By Stephen Smoot
Some men measure their impact on others in years. Others think in terms of contributions over decades.
Recently retired as the county’s WVU Extension Agent, David Seymour might best measure his influence on the region’s farming and youth agriculture education in generations, considering his impact on families through the years. He described the privilege of working with “three generations of farm families. The most rewarding thing is getting to deal with grandfathers, fathers, sons, and women in the family too.”
Steve Conrad, president of the Pendleton County Farm Bureau rated him as “the best county agent in the state and had tremendous impact in sheep and cattle as well.”
Seymour has served state farmers and agriculture education since the middle of the Carter Administration. He spent his first two years in Barbour County teaching agriculture, then moved to Pendleton County to serve in numerous capacities for 44 years. His tenure of service included 14 ½ years teaching at Franklin High School, then nearly three decades as WVU Extension Agent.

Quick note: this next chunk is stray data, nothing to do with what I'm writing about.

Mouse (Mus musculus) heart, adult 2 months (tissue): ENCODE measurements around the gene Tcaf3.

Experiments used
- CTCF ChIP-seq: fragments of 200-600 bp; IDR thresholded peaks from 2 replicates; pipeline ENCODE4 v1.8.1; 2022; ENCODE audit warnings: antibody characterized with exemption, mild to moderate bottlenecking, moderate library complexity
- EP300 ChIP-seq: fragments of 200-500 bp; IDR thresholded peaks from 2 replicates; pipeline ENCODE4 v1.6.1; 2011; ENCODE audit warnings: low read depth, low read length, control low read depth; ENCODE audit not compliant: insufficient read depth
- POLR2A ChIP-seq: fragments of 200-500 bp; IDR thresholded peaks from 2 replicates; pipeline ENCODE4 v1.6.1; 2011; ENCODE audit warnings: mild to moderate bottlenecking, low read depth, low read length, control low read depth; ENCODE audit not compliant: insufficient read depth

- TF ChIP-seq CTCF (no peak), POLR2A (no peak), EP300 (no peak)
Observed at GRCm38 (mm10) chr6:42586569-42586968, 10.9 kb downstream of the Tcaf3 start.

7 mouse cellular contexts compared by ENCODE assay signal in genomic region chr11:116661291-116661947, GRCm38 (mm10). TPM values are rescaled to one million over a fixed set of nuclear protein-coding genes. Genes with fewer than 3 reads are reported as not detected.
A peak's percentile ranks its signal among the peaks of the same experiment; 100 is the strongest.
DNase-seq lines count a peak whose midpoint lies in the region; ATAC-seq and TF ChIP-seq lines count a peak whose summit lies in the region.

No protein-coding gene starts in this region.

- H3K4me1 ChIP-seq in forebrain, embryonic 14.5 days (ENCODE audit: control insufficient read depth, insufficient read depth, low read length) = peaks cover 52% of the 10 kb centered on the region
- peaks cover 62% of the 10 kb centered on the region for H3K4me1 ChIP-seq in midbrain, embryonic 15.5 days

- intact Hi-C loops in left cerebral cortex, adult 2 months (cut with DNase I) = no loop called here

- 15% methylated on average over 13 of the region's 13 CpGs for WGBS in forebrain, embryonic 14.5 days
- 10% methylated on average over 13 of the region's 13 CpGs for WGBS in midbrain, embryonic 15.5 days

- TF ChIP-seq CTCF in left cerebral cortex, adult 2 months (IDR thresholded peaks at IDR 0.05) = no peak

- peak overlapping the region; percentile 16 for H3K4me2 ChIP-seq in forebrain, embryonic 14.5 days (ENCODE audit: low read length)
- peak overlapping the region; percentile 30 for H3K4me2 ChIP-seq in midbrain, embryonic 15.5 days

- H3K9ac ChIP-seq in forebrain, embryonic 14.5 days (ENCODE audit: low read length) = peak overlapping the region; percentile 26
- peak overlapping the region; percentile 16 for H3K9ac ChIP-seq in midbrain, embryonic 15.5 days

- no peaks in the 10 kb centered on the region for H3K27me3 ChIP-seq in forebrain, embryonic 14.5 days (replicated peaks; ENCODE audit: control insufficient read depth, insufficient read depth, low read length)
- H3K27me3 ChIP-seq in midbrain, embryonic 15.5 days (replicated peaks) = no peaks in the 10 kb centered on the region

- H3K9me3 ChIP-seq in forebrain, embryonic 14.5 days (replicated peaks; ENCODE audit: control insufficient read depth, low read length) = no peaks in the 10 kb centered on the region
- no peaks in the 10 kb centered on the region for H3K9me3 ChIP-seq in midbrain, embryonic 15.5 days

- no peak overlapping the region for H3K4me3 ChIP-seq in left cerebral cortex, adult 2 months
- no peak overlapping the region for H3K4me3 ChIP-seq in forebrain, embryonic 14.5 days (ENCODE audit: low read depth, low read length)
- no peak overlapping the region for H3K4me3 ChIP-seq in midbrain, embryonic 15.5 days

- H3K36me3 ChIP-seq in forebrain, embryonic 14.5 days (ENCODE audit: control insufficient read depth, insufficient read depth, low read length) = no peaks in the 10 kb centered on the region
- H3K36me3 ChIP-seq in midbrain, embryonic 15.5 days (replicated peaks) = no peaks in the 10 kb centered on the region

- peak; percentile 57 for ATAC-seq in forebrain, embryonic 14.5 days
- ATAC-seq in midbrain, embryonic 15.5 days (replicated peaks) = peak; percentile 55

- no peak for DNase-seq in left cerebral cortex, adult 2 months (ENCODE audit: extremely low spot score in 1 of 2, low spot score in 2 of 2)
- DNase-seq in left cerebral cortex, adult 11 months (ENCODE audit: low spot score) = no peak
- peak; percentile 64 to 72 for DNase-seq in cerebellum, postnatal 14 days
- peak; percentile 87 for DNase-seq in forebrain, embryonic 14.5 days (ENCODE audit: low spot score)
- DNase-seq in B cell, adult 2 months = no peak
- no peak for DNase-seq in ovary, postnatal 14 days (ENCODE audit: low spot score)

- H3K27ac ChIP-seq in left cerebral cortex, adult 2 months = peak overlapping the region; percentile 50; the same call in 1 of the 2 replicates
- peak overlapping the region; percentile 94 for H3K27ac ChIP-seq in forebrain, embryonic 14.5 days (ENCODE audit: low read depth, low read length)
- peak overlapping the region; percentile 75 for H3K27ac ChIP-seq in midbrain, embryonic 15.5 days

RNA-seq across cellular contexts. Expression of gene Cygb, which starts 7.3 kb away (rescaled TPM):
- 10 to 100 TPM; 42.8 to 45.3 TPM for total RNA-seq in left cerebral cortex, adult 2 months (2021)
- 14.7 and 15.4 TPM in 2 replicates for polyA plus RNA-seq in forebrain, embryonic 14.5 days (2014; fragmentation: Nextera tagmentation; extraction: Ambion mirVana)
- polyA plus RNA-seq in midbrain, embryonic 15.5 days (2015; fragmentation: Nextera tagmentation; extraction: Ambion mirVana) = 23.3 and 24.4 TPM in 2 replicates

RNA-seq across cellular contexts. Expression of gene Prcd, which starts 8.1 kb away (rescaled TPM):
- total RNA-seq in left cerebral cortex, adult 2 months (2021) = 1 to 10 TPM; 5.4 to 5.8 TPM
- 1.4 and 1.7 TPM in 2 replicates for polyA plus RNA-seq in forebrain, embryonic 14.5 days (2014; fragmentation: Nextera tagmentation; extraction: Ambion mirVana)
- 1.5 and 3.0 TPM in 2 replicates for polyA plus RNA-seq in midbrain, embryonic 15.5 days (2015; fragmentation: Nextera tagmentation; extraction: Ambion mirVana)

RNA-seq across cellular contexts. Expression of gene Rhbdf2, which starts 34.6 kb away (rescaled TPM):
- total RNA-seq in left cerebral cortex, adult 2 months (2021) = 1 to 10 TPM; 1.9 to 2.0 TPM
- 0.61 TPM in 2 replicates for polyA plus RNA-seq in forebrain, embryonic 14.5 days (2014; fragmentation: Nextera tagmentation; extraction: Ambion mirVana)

His wife, Barbara, noted that “to me, Dave’s career is more of a ministry. He never says no to helping anyone with anything.” This has included helping farmers with crops, teaching homeowners about insects and gardening, and putting together an infrastructure to best market local cattle.
For Seymour, however, the biggest passion lies in “working for the youth, helping everyone advance themselves in agriculture.” He added, “I’ve seen people like John McCoy go from 14 years old to 50 years and older.”
McCoy, a Pendleton County farmer, remembered that when he first met Seymour, “I was an active kid with ADD, pretty hyper and a little out of control.” He explained that one summer, his parents bought him some sheep as a project and added, “My parents tried hard to help, but were not active in agriculture at the time.”